Not only are snails a good barometer of proper feeding levels, but they can also be a reliable indicator of the quality of the water. If, for example, there is a very low level of oxygen available to adequately sustain life or if there is some other problem, the snails will decide it’s time to find a better environment and head towards the exit, and the edge of the tank.
It is not necessary to be a snail whisperer to interpret what they are trying to communicate from their clustered position at the lip of the aquarium – they want out. Their positioning can indicate a whole range of problems, but more importantly, it is an early warning klaxon that something is going wrong.
Once noticed, the exact problem needs to be identified and a quick solution found before the situation worsens and jeopardizes the entire aquaponics farm, risking the loss of fish life and the loss of a valuable harvest.
Types of Snails for Aquaponics
It is important, however, to choose the right snails from the outset, as not all snails are suitably efficient for aquaponics.
Two that fit the bill are the Malaysian trumpet snails and Ramshorn snails. Out of the two, the Ramshorn snail is the preferred option for aquaponics, acting as an early warning system, keeping the fish tank free from decaying matter, and in the eventuality that the fish are underfed, they can be a readily available food source.
Their ability to breed faster than the Malaysian trumpet snail is one of the things that sets them apart. The lifespan of a snail is generally about one year, although in some cases that can extend to between 2 to 3 years, so it is beneficial if they can reproduce quickly to keep the population at a good level.
Adding snails into an aquarium enhances the underwater environment by simple diversification. Apart from the aforementioned benefits they bring to the aquarium, incorporating another species such as snails adds another dimension of enjoyment and splashes of slow-moving intricate colors and unusual shapes.
They tend to be compatible co-inhabitants to most species of fish and, even though some species can over-reproduce rapidly if left to their own devices unmonitored, they can make interesting pets in and of themselves.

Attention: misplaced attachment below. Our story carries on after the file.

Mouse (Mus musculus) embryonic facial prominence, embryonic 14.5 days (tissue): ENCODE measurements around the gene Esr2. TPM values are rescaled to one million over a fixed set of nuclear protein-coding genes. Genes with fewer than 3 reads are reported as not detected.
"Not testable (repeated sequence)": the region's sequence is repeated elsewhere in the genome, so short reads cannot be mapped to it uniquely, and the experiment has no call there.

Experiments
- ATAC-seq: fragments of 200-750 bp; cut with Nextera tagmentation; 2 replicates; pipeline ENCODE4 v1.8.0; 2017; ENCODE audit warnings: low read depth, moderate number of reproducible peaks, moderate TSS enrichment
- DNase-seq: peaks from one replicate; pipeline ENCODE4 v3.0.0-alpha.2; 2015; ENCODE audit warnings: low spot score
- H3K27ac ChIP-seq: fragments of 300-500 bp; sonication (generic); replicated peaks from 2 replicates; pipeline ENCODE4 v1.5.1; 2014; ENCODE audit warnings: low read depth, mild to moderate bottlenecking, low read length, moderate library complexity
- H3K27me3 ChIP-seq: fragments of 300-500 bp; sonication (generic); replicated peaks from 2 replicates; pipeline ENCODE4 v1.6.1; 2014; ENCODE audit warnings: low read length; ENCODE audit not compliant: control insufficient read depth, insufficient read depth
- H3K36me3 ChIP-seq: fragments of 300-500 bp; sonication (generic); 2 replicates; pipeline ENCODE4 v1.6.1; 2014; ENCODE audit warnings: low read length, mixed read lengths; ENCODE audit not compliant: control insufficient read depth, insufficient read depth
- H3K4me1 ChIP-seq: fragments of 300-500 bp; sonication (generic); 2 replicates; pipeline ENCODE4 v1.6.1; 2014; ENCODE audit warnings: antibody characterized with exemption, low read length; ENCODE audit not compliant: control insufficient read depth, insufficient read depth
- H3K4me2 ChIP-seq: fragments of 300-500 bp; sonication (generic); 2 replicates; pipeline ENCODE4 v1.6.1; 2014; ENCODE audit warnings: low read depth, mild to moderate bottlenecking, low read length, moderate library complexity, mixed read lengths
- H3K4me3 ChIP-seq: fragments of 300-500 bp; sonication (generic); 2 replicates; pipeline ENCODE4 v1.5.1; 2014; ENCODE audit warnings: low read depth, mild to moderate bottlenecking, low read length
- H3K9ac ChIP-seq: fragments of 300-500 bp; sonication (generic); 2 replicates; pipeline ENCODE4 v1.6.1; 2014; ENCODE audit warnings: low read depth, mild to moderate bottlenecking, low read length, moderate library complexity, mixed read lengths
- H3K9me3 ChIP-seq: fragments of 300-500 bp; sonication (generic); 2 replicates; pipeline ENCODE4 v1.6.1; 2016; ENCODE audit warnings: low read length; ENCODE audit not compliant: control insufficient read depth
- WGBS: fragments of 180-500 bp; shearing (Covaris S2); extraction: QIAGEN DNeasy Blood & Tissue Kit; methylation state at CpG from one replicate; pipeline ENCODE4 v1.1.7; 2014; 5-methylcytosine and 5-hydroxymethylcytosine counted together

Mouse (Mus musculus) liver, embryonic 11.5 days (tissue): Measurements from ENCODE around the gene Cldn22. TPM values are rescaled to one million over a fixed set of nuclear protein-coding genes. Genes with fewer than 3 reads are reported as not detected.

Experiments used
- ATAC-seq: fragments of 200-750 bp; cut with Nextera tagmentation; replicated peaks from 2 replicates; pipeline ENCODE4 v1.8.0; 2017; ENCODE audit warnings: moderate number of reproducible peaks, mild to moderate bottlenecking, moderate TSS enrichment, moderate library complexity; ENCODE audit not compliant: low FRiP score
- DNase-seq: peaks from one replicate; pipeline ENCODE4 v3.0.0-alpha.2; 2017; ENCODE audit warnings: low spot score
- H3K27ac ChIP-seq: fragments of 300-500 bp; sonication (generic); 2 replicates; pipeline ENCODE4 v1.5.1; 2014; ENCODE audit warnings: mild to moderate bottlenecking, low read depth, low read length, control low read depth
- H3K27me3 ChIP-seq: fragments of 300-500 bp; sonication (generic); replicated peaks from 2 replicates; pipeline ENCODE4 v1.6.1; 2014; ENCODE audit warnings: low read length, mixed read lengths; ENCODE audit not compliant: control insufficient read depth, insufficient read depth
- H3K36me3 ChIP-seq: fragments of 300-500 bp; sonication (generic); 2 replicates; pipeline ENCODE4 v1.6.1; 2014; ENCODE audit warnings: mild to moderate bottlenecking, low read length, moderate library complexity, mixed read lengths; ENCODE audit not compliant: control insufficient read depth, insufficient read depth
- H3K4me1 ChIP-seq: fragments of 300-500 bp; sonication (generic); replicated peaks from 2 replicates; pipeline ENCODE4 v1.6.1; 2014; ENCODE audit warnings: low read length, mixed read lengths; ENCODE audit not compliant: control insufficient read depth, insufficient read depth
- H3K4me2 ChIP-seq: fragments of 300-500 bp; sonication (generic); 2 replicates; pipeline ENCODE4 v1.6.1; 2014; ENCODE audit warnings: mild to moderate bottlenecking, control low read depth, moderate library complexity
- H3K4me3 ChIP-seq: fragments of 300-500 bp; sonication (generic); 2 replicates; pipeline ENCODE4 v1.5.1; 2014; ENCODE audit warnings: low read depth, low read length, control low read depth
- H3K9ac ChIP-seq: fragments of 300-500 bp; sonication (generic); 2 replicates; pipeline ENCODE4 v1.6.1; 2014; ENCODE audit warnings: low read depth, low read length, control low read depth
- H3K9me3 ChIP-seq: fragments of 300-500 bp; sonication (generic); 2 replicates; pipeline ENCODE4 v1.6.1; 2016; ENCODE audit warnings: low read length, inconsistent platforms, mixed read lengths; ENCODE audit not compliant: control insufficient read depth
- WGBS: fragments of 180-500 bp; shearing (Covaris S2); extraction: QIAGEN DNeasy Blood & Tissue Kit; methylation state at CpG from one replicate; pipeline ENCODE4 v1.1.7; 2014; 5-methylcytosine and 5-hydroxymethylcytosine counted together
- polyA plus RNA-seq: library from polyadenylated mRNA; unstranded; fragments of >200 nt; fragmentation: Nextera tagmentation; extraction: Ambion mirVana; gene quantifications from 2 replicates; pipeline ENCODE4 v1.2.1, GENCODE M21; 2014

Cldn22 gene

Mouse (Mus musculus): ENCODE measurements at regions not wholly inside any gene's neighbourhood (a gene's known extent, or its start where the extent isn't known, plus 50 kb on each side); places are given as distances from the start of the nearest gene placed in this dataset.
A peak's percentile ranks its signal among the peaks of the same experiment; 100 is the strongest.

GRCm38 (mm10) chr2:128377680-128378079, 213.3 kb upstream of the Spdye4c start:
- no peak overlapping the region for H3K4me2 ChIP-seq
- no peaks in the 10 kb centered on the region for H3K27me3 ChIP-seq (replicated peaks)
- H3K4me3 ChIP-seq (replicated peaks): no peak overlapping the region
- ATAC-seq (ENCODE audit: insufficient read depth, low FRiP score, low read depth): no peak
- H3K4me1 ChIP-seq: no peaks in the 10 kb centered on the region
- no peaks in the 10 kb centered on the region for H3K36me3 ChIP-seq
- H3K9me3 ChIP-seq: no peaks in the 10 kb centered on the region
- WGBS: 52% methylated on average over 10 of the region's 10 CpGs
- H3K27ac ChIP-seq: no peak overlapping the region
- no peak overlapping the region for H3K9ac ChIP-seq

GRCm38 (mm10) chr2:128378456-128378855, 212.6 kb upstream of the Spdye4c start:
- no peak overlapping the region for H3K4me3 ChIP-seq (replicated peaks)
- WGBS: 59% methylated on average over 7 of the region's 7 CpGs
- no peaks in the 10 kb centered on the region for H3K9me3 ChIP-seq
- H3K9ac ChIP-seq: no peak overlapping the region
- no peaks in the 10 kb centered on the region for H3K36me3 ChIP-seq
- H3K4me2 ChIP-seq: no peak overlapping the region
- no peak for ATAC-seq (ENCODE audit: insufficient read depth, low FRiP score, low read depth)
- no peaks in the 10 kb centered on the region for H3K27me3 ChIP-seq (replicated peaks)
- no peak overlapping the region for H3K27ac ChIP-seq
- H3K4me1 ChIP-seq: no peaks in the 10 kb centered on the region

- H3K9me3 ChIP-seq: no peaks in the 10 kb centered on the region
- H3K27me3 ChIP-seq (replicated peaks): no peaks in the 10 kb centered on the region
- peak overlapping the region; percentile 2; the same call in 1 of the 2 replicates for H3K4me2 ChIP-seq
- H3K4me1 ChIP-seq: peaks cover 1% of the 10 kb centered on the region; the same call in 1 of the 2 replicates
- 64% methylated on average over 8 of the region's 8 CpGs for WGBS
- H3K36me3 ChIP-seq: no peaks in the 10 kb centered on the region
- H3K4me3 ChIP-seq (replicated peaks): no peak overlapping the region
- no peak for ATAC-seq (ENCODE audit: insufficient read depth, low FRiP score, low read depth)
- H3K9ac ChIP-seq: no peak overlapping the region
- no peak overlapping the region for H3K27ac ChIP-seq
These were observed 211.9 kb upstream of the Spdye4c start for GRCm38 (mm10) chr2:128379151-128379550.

In-depth research is required before introducing even one snail into the tank to prepare yourself for their needs and in expectation of the changes they are going to bring, which can be both positive and negative if overlooked.
On occasion, an over-abundance of snails can enter the aquarium by hitching rides on plants, in gravel or even on decorations as minute transparent eggs. And before you know what’s happening, there are dozens of snails that have not been accounted for, negatively affecting the finely tuned system and creating an imbalance.
To combat this over-population and strain on the filtration system, some of the snails would have to be removed. Yet even this can be a challenge in itself as they are very adept at hide-and-seek. An interesting method of tracking them down and eliminating them is to send in a snail to catch a snail.
This solution calls for a type of snail that eats other snails. Once in the aquarium, these Assassin snails being carnivores will set to work straight away to reduce the over-population and re-balance the equilibrium that was initially strived for.
An Aquaponic Snail’s Pace
Choosing the correct and right quantity of snails for your aquaponics farm can expand the efficiency of the farm. They can alleviate the need for constant surveillance and be an early warning system for the little, unseen problems that can easily be overlooked, and become major problems.
Incorporate them, treat them as well as you do the fish, as a valuable member of the aquarium. You will be amazed at how the humble snail can make your life easier, and how it will slow the hectic pace that comes with a high- maintenance aquaponics project right down to a snail’s pace.